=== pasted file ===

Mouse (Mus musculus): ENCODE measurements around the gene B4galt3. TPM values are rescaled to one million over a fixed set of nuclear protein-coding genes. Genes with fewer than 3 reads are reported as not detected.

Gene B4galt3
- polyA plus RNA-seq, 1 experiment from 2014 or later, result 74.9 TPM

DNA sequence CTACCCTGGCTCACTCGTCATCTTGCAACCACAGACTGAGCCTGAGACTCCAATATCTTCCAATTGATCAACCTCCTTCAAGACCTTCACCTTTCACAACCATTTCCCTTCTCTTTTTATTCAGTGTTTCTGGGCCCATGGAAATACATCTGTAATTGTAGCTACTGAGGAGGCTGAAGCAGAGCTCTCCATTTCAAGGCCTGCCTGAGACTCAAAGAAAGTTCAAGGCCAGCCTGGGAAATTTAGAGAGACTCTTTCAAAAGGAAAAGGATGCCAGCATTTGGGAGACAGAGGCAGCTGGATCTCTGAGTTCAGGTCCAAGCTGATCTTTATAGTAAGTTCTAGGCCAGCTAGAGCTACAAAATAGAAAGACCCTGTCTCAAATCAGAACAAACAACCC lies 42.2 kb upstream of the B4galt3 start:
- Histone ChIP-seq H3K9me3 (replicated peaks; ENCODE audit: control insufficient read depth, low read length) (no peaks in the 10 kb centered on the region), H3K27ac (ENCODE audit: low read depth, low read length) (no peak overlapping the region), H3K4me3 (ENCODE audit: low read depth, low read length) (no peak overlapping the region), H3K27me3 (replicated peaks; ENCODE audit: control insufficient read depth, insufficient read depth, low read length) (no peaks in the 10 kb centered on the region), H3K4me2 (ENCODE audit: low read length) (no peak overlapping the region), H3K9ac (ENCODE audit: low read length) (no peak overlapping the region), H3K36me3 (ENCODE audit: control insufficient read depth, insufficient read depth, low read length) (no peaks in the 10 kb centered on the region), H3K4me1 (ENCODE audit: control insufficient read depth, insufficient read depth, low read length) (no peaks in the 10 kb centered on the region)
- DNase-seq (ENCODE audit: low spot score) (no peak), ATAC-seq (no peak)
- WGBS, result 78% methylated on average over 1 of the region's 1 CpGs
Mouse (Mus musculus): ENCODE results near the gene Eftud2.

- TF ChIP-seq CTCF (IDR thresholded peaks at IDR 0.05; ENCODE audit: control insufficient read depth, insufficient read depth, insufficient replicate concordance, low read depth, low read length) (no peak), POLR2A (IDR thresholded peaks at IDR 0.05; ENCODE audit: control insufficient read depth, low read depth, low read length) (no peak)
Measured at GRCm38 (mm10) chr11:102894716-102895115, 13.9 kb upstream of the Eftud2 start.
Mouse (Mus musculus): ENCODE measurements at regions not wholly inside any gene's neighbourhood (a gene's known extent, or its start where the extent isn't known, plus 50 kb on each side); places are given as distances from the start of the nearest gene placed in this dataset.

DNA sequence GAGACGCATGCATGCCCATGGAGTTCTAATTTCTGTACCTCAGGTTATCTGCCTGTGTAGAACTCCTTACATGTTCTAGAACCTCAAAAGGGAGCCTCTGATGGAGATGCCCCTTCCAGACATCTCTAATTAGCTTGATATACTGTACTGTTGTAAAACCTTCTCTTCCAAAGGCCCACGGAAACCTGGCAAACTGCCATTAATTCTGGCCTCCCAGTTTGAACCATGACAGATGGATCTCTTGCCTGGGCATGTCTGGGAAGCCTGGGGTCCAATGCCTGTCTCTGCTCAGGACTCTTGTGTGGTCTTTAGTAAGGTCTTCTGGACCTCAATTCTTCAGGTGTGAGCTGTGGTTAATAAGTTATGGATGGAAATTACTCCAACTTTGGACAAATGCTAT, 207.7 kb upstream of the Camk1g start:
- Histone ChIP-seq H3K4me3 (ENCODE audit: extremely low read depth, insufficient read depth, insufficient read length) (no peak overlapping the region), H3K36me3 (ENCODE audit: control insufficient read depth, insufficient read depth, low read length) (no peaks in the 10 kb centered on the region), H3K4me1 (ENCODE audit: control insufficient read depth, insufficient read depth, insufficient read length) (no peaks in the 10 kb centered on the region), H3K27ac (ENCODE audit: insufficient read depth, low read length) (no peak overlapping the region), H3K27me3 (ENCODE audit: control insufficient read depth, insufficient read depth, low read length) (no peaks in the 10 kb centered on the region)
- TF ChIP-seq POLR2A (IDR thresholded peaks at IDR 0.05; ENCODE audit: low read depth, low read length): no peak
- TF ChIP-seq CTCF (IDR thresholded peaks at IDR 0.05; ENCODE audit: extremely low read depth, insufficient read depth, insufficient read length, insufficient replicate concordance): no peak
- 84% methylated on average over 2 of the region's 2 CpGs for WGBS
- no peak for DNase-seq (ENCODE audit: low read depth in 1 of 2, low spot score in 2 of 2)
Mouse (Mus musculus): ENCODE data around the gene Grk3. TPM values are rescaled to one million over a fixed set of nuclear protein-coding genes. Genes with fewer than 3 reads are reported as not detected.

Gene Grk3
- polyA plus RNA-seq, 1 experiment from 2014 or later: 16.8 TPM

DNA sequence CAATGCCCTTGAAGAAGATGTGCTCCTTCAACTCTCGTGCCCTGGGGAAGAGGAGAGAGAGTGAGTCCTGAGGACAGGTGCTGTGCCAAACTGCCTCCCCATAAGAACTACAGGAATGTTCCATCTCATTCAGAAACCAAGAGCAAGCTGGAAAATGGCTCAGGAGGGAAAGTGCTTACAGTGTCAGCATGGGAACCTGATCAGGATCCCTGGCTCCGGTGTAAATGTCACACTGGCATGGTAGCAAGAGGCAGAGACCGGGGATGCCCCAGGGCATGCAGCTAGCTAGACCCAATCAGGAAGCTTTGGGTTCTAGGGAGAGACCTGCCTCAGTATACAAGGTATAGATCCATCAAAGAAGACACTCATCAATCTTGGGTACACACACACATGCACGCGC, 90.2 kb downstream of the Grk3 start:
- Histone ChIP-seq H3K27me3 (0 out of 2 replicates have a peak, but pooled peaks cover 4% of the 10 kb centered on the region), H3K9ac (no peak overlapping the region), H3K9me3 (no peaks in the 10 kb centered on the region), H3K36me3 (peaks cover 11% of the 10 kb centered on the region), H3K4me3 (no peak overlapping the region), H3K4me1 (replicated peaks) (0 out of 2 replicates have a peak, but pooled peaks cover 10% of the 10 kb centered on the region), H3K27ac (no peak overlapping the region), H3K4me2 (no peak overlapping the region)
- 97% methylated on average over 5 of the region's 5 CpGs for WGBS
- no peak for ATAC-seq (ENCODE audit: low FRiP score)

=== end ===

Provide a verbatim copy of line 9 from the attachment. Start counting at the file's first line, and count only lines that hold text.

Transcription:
- TF ChIP-seq CTCF (IDR thresholded peaks at IDR 0.05; ENCODE audit: control insufficient read depth, insufficient read depth, insufficient replicate concordance, low read depth, low read length) (no peak), POLR2A (IDR thresholded peaks at IDR 0.05; ENCODE audit: control insufficient read depth, low read depth, low read length) (no peak)